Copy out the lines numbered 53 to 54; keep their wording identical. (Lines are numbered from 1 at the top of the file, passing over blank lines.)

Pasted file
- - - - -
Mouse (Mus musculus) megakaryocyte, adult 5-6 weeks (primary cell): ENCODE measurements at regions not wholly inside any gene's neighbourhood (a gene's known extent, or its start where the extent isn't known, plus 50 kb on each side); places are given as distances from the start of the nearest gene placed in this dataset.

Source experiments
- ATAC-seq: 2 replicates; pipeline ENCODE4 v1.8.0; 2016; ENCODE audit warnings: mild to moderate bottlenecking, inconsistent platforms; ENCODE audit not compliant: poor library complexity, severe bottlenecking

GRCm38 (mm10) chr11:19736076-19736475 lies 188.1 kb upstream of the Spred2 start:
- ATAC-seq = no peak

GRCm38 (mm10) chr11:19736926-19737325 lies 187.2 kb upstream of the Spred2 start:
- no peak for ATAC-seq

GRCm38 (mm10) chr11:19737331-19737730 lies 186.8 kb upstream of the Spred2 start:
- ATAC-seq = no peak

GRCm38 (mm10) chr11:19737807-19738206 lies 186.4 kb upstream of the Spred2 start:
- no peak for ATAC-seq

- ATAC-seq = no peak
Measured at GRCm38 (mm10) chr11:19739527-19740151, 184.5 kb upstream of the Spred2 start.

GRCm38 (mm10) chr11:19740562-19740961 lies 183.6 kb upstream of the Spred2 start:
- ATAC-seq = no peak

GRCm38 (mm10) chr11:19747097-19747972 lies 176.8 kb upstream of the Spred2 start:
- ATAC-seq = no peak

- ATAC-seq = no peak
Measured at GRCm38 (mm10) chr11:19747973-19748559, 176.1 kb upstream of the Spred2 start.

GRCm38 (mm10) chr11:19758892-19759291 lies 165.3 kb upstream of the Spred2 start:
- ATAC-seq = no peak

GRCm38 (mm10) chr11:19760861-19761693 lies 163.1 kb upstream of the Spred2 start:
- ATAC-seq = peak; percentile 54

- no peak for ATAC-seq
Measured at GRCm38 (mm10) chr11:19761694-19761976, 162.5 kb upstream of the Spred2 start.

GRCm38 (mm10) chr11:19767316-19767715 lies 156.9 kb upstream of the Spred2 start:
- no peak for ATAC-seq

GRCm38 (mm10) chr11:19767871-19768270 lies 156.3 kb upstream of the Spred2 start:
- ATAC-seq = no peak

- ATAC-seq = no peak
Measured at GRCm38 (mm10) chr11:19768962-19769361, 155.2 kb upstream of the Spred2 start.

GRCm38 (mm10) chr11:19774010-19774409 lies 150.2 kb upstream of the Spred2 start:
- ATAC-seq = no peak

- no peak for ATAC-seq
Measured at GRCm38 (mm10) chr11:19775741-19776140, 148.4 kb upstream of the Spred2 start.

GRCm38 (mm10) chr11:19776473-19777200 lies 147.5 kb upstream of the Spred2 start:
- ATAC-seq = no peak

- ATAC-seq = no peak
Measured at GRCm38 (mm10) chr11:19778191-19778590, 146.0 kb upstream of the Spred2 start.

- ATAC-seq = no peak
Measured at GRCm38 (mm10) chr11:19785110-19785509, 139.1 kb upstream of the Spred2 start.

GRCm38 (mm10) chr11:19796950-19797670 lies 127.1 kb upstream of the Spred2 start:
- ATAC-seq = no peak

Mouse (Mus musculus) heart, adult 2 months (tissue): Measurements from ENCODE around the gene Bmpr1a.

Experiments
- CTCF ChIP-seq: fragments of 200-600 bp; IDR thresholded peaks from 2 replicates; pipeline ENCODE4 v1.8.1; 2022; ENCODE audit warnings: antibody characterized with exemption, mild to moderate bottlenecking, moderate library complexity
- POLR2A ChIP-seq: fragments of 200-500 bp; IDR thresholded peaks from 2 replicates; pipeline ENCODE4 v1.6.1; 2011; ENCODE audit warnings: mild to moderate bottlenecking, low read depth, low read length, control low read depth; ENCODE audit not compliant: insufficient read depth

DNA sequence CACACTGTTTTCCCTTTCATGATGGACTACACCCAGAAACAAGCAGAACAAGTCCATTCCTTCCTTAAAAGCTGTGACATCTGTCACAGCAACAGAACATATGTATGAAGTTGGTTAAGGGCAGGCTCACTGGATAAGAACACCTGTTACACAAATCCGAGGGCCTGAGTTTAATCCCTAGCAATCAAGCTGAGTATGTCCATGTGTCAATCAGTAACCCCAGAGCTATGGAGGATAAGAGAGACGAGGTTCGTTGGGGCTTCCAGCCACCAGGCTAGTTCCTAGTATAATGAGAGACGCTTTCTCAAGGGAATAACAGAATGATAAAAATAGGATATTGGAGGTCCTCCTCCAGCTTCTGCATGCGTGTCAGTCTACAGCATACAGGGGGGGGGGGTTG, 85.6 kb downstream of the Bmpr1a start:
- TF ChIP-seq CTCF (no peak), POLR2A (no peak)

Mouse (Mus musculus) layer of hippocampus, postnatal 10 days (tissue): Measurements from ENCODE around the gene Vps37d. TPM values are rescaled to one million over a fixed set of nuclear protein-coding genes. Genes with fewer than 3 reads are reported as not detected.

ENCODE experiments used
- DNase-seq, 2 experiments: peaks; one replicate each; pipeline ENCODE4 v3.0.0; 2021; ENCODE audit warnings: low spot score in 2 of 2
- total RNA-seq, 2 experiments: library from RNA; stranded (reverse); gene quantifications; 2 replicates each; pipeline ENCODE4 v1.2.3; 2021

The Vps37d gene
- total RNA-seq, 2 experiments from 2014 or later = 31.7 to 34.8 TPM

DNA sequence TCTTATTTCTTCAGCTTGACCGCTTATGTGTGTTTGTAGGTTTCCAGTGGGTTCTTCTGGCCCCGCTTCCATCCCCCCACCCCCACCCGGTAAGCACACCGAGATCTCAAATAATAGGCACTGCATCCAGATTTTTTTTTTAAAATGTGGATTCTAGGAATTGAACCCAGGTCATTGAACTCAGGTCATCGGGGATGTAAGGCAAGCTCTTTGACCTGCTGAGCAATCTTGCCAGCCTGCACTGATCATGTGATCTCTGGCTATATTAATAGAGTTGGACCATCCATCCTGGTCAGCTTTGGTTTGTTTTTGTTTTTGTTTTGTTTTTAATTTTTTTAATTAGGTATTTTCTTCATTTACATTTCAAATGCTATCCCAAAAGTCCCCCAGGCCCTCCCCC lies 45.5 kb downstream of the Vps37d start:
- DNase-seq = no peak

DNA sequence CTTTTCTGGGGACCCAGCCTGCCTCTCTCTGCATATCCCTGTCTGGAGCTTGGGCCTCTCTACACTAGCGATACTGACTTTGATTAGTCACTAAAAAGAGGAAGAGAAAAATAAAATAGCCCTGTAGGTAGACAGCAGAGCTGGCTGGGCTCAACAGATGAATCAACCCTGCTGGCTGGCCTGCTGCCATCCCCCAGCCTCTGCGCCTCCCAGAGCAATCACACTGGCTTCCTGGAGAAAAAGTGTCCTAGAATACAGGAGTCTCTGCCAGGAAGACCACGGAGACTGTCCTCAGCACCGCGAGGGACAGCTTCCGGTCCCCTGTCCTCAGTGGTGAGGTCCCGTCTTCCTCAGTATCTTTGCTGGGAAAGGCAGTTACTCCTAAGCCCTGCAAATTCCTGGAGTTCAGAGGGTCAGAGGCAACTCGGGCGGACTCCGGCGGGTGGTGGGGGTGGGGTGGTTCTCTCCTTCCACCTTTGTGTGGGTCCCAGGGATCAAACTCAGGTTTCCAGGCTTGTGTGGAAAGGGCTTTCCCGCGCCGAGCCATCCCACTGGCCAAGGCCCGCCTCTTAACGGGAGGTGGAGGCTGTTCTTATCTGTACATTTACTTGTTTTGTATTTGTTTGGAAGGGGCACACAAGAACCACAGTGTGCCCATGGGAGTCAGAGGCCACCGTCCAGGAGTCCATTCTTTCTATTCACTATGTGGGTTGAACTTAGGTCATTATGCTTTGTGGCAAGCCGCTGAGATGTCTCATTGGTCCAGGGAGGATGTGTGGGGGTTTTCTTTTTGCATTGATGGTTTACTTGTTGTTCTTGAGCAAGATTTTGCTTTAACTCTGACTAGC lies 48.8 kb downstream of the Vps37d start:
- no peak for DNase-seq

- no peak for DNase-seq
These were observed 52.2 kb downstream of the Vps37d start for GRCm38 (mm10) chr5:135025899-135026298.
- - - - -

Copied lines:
- total RNA-seq, 2 experiments: library from RNA; stranded (reverse); gene quantifications; 2 replicates each; pipeline ENCODE4 v1.2.3; 2021

The Vps37d gene